Serving others also brings a sense of purpose and fulfillment to your own life. You’ve been able to take a terrible situation in your own experience and use it for good. There’s little that’s more rewarding than positively impacting the course of someone’s life. Again, think back to when you began the 12 Steps and how instrumental other members were in making you feel safe and valued. Knowing that you’ve inspired those feelings in another person is a beautiful thing, indeed.
Practicing the 12th Step
AA’s Step 12 is about helping others and practicing the principles of Alcoholics Anonymous throughout your own life. To support others in recovery, you could:
- Volunteer to tell your story frequently at AA meetings so that others might learn from your experiences.
- Become an AA sponsor so you can work one-on-one with someone who is embarking upon the 12 Steps.
- Offer to accompany someone to their first AA meeting, so they don’t have to go alone (or bring them to yours).
- Take on smaller tasks at your AA meetings that can support others, like grabbing the snacks for after-meeting conversation.
To continue practicing the principles of AA, you can:
- Continue to regularly attend Alcoholics Anonymous meetings to hold yourself accountable to the fellowship.
- Keep a self-inventory journal and spot-check your emotional state throughout the day for any triggers.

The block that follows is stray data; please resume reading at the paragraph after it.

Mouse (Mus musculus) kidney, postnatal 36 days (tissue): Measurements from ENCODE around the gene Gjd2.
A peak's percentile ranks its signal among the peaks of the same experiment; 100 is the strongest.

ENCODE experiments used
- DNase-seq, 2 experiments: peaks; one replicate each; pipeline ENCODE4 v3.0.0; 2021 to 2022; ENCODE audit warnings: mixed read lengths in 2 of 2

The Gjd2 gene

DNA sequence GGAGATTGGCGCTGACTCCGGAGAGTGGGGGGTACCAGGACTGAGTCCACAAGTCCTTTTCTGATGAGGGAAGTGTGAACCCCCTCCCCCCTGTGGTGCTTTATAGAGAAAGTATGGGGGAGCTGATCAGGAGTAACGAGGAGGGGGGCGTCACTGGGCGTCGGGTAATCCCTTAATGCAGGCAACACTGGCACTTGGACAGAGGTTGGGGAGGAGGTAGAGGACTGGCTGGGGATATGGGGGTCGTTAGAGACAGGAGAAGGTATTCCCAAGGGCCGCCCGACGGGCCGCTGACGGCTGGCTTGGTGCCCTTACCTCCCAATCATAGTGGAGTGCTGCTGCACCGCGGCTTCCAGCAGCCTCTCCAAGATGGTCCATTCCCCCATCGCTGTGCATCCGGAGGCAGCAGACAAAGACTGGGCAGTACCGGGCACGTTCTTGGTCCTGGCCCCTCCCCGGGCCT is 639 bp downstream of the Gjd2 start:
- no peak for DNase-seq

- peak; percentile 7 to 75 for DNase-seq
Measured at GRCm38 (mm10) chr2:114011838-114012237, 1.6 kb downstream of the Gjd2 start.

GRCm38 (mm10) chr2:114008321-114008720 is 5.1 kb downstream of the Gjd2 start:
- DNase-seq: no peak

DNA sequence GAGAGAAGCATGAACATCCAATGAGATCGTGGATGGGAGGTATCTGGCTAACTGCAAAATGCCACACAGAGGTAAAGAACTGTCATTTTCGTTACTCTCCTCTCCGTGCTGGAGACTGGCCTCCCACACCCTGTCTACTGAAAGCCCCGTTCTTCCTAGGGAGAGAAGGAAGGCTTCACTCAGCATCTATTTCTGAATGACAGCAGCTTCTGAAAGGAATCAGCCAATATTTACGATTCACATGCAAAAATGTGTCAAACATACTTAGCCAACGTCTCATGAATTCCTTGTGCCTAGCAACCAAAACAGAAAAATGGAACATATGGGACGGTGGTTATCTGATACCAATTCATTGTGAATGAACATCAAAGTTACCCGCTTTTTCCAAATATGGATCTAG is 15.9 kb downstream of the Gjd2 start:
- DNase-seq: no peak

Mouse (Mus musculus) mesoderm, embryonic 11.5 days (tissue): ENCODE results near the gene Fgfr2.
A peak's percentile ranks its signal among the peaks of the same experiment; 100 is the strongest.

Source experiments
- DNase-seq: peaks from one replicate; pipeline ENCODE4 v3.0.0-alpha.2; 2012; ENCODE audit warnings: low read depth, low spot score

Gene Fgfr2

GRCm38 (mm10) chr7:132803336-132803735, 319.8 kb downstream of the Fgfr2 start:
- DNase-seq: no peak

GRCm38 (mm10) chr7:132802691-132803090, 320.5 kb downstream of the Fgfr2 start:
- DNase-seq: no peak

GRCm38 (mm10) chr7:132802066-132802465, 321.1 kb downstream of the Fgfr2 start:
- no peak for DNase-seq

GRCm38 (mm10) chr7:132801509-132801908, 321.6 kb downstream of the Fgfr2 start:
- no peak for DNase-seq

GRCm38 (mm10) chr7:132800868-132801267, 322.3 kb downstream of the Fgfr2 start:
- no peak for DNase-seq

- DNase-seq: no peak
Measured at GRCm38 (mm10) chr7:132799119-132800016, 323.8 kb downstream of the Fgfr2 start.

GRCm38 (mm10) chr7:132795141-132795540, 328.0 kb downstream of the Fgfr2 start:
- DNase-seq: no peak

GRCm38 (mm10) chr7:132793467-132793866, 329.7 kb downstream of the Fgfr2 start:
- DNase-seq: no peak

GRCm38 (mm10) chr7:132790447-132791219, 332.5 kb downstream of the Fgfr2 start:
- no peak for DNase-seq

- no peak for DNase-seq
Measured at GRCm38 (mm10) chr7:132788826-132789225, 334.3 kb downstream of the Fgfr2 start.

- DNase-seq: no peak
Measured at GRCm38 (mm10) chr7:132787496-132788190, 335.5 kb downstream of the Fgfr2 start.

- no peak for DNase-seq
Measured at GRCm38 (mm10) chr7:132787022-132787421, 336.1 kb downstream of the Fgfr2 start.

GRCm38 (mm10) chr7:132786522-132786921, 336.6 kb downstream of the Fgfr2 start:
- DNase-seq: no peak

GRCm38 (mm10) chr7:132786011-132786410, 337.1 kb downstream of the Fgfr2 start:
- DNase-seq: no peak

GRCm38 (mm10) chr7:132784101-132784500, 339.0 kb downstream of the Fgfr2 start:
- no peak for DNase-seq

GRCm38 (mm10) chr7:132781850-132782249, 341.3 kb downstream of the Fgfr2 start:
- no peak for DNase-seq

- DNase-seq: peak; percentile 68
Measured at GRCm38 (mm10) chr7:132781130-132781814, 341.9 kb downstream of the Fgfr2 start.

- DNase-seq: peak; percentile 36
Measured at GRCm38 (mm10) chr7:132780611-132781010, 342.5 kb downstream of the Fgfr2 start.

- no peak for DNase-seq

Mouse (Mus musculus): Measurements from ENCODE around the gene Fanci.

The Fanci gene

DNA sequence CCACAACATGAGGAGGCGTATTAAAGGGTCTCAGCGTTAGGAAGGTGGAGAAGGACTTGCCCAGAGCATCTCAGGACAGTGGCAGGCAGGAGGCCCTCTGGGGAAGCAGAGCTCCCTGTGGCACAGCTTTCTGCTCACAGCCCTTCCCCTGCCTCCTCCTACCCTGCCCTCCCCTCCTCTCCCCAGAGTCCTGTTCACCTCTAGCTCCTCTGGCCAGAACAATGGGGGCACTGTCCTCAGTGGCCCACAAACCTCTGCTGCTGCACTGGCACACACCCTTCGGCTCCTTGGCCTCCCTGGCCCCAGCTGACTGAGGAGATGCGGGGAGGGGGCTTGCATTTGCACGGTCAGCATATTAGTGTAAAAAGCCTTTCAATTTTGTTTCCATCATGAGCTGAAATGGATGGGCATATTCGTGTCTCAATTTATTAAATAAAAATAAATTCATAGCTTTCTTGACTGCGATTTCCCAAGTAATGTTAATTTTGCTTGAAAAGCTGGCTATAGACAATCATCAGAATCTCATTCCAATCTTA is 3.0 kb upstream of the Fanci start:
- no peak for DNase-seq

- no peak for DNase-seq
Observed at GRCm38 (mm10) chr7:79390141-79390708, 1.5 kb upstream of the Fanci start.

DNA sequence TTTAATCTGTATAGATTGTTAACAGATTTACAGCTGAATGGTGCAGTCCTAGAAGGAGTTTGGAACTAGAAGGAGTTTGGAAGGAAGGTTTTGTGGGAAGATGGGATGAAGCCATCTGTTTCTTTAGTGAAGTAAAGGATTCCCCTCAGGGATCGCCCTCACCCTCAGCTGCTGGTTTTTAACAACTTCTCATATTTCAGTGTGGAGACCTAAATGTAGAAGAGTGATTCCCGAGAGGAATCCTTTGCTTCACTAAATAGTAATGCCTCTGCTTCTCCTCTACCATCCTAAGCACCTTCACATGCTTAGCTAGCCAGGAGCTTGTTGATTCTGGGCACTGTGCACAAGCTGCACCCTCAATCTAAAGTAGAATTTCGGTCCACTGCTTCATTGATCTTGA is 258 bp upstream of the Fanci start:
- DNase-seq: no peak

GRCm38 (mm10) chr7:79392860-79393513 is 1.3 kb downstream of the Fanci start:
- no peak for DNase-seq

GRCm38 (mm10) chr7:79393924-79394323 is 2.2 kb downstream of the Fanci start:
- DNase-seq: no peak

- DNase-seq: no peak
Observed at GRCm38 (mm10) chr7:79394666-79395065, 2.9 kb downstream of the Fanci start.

- Maintain awareness of your effect on those around you, promptly admitting any hurt or wrongdoings to keep your spiritual slate clean.
- Bring the AA principles of forgiveness, empathy, and surrender to all of your relationships, such as your family, friends, and coworkers.
Myths and Misconceptions of AA Step 12
Step 12 Myth #1: “I should tell everyone and anyone I meet about the principles of AA.”
Step 12 doesn’t call for you to be a proverbial evangelist for the 12 Steps. In fact, Tradition 11 of the 12 Steps and 12 Traditions clearly states that Alcoholics Anonymous is a program of attraction, not one of promotion. Instead, you should only talk to people about the benefits of AA when you’re certain that they’re ready, and you’ll know this because they’ll come to you for help, not the other way around.
Step 12 Myth #2: “I can help other alcoholics because they’re still sick and I’m cured.”
Alcoholism is a disease without a cure. Even the 12 Steps are not a one-time-through solution to giving up drinking forever. That’s why Step 12 is so critical: it acknowledges that the work of applying the principles to your own life is ongoing. Helping other alcoholics is part of our own recovery, and that recovery never ends. By carrying the message of AA to others, we consistently reinforce it for ourselves.
Find an Alcoholics Anonymous Meeting
Whether you’re just beginning to get sober, or you’re a longtime AA member looking for a new support group, your first step is finding an AA meeting near you. Use the online directory to connect with a local chapter. If you’re new to Alcoholics Anonymous, don’t worry, there’s no cost to join or entry requirements—all you need to have is a genuine desire to stop drinking.
Even those who have completed the 12 Steps are vulnerable to the stressors of everyday life. If you notice signs that you’re slipping back into harmful habits—or you’re concerned about someone you care for—consider reaching out to a treatment specialist. They can walk you through options to help you get back on track, including detox and rehab programs. Call 800-839-1686Who Answers? to connect with a specialist today.